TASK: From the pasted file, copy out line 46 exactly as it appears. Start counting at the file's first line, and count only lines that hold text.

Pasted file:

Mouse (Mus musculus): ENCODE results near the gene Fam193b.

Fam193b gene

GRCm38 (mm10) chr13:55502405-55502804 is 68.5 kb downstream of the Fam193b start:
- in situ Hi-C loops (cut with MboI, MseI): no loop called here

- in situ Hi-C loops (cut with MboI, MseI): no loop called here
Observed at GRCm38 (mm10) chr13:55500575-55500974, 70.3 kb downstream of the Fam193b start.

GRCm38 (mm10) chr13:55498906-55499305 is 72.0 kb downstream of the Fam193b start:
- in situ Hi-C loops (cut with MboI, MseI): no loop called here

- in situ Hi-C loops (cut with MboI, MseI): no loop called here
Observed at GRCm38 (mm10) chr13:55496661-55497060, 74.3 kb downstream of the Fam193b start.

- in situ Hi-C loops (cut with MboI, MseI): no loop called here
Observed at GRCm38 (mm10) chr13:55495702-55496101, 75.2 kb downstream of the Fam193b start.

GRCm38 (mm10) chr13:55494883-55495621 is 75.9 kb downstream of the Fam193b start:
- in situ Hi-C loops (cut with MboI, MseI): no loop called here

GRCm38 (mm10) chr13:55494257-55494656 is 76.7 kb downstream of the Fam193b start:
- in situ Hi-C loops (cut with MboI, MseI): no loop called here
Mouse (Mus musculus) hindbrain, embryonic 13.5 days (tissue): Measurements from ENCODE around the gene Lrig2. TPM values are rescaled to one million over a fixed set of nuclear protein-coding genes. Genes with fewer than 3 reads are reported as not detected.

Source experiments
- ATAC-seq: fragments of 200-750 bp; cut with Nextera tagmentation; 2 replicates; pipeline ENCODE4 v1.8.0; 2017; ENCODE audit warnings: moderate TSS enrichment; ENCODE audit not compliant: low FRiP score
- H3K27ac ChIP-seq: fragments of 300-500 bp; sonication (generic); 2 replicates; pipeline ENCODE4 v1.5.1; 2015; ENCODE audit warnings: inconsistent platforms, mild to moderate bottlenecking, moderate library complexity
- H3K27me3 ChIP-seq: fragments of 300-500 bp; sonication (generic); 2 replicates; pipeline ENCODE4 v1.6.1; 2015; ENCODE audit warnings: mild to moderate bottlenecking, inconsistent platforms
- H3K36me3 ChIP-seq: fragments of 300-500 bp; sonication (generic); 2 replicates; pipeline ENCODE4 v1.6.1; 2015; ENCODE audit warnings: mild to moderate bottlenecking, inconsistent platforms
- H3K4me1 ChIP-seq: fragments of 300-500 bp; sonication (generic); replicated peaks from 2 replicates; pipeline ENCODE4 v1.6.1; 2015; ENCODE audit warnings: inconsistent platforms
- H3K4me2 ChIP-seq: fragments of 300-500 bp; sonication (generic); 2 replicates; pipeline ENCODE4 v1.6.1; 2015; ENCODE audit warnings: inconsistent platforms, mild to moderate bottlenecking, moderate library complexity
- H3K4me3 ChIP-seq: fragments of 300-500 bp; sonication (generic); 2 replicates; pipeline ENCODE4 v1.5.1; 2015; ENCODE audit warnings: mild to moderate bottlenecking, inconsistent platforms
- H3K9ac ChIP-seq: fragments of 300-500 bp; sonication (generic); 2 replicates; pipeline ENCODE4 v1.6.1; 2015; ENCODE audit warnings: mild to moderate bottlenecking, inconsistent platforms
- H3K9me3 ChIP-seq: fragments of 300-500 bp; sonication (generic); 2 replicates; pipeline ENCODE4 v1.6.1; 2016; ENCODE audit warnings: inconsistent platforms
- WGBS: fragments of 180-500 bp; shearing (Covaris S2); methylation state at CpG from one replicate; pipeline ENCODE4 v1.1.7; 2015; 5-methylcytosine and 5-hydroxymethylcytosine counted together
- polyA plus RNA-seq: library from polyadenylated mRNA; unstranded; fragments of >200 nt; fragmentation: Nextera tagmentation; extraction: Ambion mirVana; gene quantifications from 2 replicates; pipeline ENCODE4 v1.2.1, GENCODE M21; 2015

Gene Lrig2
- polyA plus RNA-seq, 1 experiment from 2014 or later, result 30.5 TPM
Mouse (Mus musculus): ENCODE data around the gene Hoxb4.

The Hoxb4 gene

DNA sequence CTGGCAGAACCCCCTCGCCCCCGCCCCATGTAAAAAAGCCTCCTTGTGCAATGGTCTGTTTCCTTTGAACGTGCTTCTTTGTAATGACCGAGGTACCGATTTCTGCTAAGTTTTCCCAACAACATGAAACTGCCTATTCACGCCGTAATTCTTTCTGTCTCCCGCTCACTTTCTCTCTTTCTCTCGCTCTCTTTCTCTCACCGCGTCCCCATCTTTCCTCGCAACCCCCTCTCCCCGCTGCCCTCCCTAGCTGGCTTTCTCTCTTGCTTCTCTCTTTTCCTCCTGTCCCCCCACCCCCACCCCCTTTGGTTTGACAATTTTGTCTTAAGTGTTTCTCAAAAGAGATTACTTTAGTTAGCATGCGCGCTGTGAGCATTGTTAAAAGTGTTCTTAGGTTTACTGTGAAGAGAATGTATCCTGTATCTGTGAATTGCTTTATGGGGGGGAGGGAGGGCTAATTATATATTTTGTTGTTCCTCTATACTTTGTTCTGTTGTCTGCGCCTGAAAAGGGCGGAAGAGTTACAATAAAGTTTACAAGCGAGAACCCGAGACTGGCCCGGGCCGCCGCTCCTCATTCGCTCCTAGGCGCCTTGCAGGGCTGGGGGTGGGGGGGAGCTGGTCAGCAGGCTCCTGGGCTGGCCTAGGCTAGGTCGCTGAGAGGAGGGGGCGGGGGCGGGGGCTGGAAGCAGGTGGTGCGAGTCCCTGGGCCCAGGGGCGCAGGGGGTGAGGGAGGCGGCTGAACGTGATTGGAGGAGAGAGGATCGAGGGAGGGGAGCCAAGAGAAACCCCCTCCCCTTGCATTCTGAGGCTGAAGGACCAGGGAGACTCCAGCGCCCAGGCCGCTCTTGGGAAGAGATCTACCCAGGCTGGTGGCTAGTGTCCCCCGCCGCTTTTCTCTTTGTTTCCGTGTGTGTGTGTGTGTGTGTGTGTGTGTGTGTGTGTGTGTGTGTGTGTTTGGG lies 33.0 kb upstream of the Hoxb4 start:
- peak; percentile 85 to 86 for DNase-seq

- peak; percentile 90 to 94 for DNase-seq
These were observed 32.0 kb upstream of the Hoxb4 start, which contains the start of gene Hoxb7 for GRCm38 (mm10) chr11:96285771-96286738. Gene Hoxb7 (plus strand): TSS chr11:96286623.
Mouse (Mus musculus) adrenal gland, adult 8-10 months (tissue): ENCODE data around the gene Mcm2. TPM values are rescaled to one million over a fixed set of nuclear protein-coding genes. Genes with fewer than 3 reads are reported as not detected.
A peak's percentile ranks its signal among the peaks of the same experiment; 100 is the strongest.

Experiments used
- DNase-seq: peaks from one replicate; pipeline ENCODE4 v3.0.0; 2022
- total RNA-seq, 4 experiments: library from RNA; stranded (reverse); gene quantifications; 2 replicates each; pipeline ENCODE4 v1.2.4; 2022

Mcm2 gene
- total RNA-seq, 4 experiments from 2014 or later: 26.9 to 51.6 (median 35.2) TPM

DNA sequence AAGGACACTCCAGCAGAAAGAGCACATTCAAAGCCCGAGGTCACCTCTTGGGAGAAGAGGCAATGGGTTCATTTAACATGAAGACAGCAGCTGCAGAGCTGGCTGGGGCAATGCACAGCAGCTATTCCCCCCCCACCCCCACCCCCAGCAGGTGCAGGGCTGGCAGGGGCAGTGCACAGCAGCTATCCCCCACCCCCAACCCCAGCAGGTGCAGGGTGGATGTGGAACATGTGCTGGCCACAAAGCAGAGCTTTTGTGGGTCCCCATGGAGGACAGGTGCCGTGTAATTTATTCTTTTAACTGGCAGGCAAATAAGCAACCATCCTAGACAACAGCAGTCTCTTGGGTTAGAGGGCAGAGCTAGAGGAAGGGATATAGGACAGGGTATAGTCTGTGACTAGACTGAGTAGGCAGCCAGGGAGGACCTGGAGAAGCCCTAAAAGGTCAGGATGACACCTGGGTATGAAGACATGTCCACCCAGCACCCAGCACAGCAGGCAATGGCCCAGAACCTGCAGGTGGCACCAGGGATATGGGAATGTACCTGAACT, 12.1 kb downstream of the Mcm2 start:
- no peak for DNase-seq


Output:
- no peak for DNase-seq